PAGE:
Nissan sponsored a semester-long project for the Cleveland Institute of Art at the end of last year. The project guidelines were to create a 'truck', which was defined as a vehicle that has some form of utility, for the year 2020. While some students decided to create more traditional truck designs, others chose to redefine what utility meant while others created projects that would appeal to very specific niche markets.
The students began by creating a user; researching what that user does, where these users would likely use their vehicles and what commonly faced problems the future vehicles needed to solve. The final presentation was attended by design managers and designers from Nissan's California and Michigan studios, as well as from Ford, Chrysler, and General Motors. The images from the show come from eight seniors that will be graduating in May of this year.
The Amp concept, developed specifically for band members and musicians, was built to address the issues of space and transport. Cases containing musical equipment are integrated directly into the exterior design and include casters, which act like dollies to make loading and unloading easier. The exterior form language was developed to express the fluid and organic nature of music, taking inspiration from the shape of musical notes. The overall shape is that of a form inside another form - communicating the importance of the cargo, the musical instruments.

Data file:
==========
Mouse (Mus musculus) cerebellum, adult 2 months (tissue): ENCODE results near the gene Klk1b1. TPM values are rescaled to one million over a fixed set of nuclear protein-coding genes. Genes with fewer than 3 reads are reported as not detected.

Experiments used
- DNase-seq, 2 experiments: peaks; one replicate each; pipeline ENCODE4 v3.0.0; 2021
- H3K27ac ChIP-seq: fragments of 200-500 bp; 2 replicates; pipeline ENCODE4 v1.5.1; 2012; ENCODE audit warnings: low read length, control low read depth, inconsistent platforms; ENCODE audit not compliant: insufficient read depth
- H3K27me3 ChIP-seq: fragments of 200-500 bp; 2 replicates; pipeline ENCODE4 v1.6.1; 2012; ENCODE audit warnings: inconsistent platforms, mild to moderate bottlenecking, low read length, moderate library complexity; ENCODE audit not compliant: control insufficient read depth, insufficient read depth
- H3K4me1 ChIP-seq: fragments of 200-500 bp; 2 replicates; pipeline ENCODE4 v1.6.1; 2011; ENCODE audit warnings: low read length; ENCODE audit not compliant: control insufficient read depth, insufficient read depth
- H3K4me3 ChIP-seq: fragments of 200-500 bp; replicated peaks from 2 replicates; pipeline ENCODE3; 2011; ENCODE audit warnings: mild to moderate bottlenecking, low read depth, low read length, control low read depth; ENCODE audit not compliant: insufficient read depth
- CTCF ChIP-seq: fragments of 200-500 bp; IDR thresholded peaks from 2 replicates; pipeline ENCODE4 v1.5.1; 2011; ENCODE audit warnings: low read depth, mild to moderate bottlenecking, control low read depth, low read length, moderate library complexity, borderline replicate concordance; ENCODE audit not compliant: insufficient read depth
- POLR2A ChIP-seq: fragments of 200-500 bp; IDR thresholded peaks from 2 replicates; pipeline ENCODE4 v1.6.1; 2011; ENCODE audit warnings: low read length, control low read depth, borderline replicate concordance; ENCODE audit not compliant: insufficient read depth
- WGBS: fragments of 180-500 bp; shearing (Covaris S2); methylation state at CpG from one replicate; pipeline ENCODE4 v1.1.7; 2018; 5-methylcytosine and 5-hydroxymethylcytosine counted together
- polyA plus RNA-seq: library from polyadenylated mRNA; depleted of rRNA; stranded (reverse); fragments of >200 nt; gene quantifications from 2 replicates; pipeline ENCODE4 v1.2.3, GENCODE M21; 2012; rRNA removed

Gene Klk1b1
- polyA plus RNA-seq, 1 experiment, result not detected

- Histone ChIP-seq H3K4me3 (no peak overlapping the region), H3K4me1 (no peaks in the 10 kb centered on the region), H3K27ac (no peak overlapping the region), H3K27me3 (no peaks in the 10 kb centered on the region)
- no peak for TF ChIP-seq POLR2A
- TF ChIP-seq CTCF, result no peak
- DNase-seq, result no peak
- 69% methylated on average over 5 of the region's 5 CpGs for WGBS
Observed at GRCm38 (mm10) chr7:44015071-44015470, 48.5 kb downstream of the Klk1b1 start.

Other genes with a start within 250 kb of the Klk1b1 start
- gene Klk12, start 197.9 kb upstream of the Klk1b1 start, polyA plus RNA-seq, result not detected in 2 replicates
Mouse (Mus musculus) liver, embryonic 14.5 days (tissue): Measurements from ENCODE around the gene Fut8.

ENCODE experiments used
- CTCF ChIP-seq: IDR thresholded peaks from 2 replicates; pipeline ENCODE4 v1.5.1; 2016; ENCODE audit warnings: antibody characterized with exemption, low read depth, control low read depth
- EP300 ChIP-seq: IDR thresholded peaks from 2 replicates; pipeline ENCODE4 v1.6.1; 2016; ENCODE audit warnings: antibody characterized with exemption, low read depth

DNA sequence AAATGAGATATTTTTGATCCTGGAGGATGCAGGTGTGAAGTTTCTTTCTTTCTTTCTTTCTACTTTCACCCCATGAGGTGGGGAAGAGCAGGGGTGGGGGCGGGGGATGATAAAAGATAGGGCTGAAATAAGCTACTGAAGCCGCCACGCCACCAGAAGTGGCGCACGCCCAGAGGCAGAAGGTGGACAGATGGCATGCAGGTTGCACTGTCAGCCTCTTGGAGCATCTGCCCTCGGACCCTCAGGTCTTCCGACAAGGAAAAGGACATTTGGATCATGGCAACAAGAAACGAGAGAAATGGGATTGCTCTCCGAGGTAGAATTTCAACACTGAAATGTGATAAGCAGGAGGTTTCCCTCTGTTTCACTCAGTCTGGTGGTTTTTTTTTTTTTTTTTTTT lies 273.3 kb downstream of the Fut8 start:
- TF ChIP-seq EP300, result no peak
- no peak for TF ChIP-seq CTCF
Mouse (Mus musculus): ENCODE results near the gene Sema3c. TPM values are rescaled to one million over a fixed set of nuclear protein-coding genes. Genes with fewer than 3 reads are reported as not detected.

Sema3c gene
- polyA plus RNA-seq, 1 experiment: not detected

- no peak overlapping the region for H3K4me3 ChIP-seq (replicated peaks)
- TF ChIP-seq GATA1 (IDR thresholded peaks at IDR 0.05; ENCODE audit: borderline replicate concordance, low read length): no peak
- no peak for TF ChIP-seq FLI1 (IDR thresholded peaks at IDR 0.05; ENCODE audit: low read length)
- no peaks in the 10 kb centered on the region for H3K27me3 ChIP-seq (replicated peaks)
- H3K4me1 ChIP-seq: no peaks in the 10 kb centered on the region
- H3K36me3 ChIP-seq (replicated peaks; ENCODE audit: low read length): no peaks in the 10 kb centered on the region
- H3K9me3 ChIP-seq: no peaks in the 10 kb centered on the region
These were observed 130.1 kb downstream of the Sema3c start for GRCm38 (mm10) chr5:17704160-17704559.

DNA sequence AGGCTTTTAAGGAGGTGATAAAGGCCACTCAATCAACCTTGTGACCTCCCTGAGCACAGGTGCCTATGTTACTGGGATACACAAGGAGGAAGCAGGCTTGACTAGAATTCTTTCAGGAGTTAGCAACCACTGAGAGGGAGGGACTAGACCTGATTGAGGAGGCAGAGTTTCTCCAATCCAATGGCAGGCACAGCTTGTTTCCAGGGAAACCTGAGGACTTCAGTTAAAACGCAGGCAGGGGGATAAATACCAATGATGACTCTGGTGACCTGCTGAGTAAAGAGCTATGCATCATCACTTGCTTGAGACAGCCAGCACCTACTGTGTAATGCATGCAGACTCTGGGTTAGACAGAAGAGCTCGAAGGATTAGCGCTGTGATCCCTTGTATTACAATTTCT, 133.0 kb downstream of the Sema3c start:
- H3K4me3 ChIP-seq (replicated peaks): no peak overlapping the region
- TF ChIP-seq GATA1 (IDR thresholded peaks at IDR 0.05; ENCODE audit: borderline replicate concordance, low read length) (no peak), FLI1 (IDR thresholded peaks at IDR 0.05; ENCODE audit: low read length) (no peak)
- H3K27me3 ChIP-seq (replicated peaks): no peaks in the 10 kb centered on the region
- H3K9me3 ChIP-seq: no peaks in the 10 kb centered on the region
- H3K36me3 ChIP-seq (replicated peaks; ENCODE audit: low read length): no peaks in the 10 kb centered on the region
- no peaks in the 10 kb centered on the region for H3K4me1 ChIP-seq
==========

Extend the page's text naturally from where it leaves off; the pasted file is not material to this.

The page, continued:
The Nissan Biome was designed for an ecologist/biologist who studies rainforest plants in the hope of uncovering the secret to photosynthesis. The vehicle needs to traverse harsh terrain and provide a ‘greenhouse' environment to store plants for research. The tires are large and thin, to conquer any terrain and leave minimal imprints on the environment. Polycarbonate thermoplastic is utilized behind the wheels to facilitate outward vision, while the rear acts as a greenhouse with separate climate chambers for rare plants. The floor of the vehicle lowers to the ground at the rear to allow users to stand while working in the lab.
The Conduit concept is centered on an energy solution that reduces the vehicle's environmental impact. The truck's ultra cab-forward proportions are meant to imply motion, but this also allows for a reconfigurable bed that provides enclosed storage to supplement the traditional open area. Its truncated length also enables efficiency, with vehicles tucking behind the Conduit to reduce aerodynamic drag. It is powered by an electric charge set via a conductive chassis, which allows it to take electricity from a copper-laden roadway.